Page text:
Amazon Care, the ecommerce giant’s healthcare business, has signed a deal with hotel chain Hilton to provide its staff with on-demand virtual medical services.
Hilton is only the second publicly disclosed company to sign up to Amazon Care and represents a notable step for the world’s largest online retailer’s move into telehealth.
The Amazon Care app provides 24/7 video appointments and a live chat messaging service with a clinician. Amazon also sticks to its logistics roots with prescription deliveries and provides in-person clinical services in selected areas via third-party medical groups it has partnered with.
Amazon did not disclose the financial terms of the deal but according to 2020 figures, Hilton has 141,000 employees globally. The deal, first reported by Reuters, will add Amazon Care to all of the hotelier’s US staff enrolled on a corporate health plan.
Launched initially as a pilot version in September 2019 for Amazon’s Seattle-based employees, the Jeff Bezos-founded company significantly stepped up its expansion efforts over the summer. In May this year, Peloton-owned fitness equipment company Precor became Amazon Care’s first publicly disclosed customer.
But the Hilton deal, its largest yet, is likely to boost the nascent Amazon Care’s chances of securing more big-name customers in what is a highly competitive market.
Kristen Helton, director of Amazon Care, told Reuters that the service would in future add artificial intelligence capabilities.
“We will have clinicians in the loop for a period of time until we can actually trust that AI and those technology solutions are taking care of the patient in the way that is best,” Helton said.
It is Amazon’s second attempt to disrupt the healthcare market following a failed joint venture with JP Morgan and Berkshire Hathaway called Haven. Despite the three companies’ combined 1.2 million US employees, the Amazon venture disbanded less than three years after its launch.
Amazon’s move into telehealth, instead of Haven’s goal of lowering costs and improving outcomes across all of healthcare, may prove to be a more achievable market to disrupt.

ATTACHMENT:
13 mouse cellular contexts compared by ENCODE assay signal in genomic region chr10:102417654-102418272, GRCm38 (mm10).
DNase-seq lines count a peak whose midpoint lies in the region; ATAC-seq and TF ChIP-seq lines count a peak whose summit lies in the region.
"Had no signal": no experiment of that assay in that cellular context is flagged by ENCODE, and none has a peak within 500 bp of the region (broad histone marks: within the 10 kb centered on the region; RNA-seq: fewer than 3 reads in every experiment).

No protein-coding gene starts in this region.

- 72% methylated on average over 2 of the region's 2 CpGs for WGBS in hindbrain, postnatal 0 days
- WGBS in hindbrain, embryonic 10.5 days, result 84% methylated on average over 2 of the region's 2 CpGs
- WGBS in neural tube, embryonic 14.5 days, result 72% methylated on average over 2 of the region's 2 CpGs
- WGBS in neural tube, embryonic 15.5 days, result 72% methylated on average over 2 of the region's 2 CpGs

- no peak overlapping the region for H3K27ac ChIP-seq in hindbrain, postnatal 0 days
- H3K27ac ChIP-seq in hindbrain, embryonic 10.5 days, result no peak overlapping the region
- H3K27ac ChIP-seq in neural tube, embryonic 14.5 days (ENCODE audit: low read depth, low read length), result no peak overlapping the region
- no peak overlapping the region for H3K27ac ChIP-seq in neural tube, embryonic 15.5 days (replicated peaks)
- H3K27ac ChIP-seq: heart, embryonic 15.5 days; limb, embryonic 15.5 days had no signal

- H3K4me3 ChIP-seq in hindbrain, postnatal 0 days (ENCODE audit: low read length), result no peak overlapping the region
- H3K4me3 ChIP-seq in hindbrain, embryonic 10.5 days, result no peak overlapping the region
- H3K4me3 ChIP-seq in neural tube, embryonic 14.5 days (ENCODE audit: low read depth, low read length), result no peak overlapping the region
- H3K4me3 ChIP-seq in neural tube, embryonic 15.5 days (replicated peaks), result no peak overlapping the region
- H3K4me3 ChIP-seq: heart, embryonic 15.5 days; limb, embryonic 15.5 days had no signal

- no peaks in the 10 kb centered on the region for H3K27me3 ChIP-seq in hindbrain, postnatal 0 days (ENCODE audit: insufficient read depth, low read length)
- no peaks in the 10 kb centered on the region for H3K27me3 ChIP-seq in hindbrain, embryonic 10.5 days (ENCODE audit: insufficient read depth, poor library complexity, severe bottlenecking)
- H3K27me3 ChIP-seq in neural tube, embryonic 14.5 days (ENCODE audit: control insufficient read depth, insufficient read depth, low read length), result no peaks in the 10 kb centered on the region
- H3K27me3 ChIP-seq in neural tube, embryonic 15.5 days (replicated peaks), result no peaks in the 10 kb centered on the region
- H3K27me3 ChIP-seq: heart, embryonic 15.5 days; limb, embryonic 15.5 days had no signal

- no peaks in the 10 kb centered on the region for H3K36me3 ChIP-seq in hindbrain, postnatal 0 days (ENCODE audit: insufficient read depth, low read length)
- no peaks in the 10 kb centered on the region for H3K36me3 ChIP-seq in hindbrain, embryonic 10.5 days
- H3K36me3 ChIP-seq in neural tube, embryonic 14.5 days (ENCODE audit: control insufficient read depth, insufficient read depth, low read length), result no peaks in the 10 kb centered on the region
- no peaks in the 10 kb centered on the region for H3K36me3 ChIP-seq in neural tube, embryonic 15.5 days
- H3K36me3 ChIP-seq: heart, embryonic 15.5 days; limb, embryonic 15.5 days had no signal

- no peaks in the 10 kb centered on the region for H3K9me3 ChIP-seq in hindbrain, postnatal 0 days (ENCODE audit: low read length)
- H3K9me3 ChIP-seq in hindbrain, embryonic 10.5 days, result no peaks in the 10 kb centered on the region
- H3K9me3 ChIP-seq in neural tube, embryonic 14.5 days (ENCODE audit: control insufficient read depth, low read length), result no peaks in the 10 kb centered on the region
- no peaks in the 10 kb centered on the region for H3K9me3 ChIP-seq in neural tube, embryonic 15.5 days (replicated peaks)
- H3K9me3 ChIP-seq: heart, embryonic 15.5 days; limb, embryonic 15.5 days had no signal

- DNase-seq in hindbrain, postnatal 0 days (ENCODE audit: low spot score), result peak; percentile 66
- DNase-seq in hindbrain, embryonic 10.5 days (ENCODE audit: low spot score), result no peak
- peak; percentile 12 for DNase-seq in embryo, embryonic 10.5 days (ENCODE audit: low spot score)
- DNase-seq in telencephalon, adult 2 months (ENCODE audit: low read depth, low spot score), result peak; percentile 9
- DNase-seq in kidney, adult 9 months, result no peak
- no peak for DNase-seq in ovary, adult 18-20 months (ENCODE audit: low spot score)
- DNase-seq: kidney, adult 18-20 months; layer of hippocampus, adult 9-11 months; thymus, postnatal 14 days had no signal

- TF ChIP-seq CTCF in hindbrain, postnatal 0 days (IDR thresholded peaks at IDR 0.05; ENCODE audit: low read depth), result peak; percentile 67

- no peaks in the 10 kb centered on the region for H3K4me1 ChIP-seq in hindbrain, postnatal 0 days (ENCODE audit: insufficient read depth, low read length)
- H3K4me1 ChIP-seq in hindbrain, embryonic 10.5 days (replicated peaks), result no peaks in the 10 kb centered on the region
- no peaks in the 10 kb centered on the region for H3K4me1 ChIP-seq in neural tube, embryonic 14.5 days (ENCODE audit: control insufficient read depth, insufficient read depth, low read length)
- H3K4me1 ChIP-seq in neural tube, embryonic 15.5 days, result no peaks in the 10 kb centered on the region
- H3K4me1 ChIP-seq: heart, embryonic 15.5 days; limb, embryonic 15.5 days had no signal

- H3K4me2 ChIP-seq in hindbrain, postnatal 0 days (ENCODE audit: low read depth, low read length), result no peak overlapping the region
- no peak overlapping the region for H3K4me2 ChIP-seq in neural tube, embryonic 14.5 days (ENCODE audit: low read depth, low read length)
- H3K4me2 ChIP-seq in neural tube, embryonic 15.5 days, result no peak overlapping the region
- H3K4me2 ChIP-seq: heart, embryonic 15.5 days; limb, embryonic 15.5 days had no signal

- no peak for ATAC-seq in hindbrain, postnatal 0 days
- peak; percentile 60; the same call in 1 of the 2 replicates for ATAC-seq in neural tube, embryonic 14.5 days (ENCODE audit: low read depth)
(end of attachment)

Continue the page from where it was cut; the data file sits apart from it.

The Covid-19 pandemic has accelerated the use of telemedicine with companies such as Babylon Health experiencing rapid growth since 2020.
“Healthcare providers have been quick to implement alternative solutions to in-person care to ensure patients can access diagnostic and therapeutic services,” notes a recent GlobalData report on digital health solutions. “This has led to significant increases in the use of remote patient monitoring, telemedicine platforms, and virtual clinical trials.”
The report goes on to state that “as the public becomes more digitally savvy, the acceptance of digital health technologies is likely to increase”.
Success for Amazon in telehealth would make it the third sector it has disrupted, having grown from an online book seller to a near-$2tn ecommerce behemoth and establishing its lucrative cloud computing business Amazon Web Services.
Last year Amazon entered the wearable devices market with the launch of Amazon Halo, a wrist device that uses sensors to measure heart rate, temperature and other health metrics.
In perhaps a dent to Amazon’s healthcare credentials, the company on Monday reached a $500,000 settlement with the state of California over claims it concealed the number of warehouse workers infected with Covid-19 from its employees and health agencies. Amazon did not admit any wrongdoing or liability as part of the settlement agreement.